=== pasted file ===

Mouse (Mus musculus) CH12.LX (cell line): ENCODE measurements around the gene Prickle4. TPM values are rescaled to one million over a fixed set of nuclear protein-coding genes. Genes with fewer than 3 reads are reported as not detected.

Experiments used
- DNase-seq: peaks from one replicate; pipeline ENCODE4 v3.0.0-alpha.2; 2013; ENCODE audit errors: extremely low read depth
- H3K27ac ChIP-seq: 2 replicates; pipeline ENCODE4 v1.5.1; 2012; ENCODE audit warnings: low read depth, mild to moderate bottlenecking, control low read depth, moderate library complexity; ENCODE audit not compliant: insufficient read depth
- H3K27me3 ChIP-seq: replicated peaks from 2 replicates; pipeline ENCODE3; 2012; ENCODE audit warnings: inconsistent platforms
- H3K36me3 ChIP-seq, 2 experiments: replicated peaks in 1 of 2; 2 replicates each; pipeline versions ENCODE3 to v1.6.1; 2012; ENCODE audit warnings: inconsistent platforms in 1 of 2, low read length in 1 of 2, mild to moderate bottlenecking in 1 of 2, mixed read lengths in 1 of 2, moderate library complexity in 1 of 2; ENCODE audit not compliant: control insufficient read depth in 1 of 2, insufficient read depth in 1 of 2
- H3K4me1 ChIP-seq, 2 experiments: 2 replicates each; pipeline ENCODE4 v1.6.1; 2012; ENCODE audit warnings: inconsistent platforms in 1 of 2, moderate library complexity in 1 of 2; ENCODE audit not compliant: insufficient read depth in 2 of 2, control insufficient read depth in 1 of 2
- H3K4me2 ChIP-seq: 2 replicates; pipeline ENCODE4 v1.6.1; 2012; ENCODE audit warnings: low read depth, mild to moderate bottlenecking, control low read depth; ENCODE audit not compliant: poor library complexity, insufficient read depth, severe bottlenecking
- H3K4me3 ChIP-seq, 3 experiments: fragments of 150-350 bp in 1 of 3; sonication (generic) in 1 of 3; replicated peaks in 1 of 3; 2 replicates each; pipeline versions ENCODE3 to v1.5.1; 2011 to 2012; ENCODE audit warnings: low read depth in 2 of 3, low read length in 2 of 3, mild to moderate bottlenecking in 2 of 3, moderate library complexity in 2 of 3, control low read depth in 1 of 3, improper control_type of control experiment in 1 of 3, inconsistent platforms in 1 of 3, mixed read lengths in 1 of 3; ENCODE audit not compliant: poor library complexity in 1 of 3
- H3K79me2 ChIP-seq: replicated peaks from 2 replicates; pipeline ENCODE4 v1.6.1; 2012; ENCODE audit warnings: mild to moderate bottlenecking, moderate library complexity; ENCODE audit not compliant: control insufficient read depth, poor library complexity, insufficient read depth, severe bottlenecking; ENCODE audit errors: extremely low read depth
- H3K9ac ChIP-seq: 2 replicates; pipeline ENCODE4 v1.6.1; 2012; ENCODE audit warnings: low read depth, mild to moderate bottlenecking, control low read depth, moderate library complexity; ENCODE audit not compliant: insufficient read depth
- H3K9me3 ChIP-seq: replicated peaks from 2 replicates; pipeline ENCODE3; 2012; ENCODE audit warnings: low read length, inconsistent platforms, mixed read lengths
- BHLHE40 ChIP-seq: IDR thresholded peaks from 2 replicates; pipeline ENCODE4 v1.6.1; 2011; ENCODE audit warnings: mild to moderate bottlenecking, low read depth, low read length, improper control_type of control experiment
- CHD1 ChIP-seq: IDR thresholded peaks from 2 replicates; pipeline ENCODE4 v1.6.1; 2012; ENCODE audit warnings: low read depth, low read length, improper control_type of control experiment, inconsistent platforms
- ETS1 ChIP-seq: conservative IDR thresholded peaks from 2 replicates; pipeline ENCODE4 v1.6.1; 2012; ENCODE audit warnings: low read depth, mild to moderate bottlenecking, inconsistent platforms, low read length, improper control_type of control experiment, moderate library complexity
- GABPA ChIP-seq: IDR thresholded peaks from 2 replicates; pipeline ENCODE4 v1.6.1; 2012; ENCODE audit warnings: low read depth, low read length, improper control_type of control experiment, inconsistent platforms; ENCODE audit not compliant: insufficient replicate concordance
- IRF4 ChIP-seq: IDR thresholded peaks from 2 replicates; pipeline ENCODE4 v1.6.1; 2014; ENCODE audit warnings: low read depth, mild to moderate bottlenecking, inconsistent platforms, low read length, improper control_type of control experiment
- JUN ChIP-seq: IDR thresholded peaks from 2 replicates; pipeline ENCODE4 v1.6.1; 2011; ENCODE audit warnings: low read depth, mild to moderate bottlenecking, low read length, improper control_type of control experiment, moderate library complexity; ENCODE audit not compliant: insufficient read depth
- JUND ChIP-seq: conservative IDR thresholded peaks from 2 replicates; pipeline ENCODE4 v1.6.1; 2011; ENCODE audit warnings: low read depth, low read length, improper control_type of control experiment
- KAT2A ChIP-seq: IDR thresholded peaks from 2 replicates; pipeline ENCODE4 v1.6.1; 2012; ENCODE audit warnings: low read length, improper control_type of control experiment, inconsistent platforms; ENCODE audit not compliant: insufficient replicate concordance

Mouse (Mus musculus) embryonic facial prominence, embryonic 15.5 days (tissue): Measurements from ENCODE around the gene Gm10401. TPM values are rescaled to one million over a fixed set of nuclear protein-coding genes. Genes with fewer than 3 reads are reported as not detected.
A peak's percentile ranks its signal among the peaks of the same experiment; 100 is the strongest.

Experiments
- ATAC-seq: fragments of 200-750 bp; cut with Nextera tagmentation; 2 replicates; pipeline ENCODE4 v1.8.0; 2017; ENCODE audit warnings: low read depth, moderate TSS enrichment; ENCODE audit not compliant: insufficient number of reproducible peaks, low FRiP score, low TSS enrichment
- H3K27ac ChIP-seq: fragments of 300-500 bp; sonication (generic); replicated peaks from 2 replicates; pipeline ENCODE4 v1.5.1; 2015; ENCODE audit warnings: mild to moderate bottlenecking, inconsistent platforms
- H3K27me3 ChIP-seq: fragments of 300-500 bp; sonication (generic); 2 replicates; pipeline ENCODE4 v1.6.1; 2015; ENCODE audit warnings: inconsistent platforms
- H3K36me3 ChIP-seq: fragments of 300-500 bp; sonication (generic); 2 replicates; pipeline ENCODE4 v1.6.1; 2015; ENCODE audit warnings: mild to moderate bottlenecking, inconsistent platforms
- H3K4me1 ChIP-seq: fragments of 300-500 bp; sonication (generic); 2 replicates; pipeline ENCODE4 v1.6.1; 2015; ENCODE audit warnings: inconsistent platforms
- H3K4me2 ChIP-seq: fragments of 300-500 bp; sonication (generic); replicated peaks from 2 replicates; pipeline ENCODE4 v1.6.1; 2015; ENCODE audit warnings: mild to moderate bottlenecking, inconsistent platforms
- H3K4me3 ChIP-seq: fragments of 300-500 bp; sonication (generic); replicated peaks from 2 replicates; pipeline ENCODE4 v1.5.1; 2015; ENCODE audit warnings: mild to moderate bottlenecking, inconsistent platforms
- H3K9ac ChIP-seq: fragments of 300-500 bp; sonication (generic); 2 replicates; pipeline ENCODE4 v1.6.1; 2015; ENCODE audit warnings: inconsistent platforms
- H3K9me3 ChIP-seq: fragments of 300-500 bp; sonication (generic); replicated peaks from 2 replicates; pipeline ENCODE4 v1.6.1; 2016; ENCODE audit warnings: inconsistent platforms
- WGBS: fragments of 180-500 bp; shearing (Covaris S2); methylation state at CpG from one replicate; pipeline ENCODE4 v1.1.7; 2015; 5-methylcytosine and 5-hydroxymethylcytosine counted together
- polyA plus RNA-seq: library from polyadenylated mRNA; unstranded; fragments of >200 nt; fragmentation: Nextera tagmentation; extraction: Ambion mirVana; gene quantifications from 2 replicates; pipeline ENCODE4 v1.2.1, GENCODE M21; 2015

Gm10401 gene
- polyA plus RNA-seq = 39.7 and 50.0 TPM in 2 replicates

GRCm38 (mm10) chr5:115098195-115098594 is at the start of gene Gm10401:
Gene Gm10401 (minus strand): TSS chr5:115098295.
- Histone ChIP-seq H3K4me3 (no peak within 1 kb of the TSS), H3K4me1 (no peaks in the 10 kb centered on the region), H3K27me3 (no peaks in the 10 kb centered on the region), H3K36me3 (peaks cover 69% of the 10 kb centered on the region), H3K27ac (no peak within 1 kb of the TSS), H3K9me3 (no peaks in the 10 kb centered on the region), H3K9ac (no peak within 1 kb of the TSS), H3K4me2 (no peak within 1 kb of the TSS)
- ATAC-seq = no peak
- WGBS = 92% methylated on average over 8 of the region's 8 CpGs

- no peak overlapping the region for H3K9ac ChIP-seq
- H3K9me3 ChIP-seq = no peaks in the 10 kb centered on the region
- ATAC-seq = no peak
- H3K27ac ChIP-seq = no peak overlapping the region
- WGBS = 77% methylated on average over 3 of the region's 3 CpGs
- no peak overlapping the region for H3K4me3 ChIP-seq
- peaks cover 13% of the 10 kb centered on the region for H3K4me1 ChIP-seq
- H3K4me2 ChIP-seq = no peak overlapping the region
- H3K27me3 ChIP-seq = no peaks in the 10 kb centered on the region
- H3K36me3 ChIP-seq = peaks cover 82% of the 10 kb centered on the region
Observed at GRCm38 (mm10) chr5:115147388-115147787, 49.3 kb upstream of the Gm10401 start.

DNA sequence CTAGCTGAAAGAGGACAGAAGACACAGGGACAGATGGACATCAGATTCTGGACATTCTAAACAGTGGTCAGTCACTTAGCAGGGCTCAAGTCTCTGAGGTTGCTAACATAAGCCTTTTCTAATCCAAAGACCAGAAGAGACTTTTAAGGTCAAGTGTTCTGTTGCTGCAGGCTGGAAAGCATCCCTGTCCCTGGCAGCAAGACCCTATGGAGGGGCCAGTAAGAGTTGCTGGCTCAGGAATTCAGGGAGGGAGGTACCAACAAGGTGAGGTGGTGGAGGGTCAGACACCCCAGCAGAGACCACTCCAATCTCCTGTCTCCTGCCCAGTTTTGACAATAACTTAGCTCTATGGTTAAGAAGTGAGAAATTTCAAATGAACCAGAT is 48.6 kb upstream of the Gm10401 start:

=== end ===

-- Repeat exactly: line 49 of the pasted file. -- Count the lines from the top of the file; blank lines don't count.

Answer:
- H3K4me2 ChIP-seq = no peak overlapping the region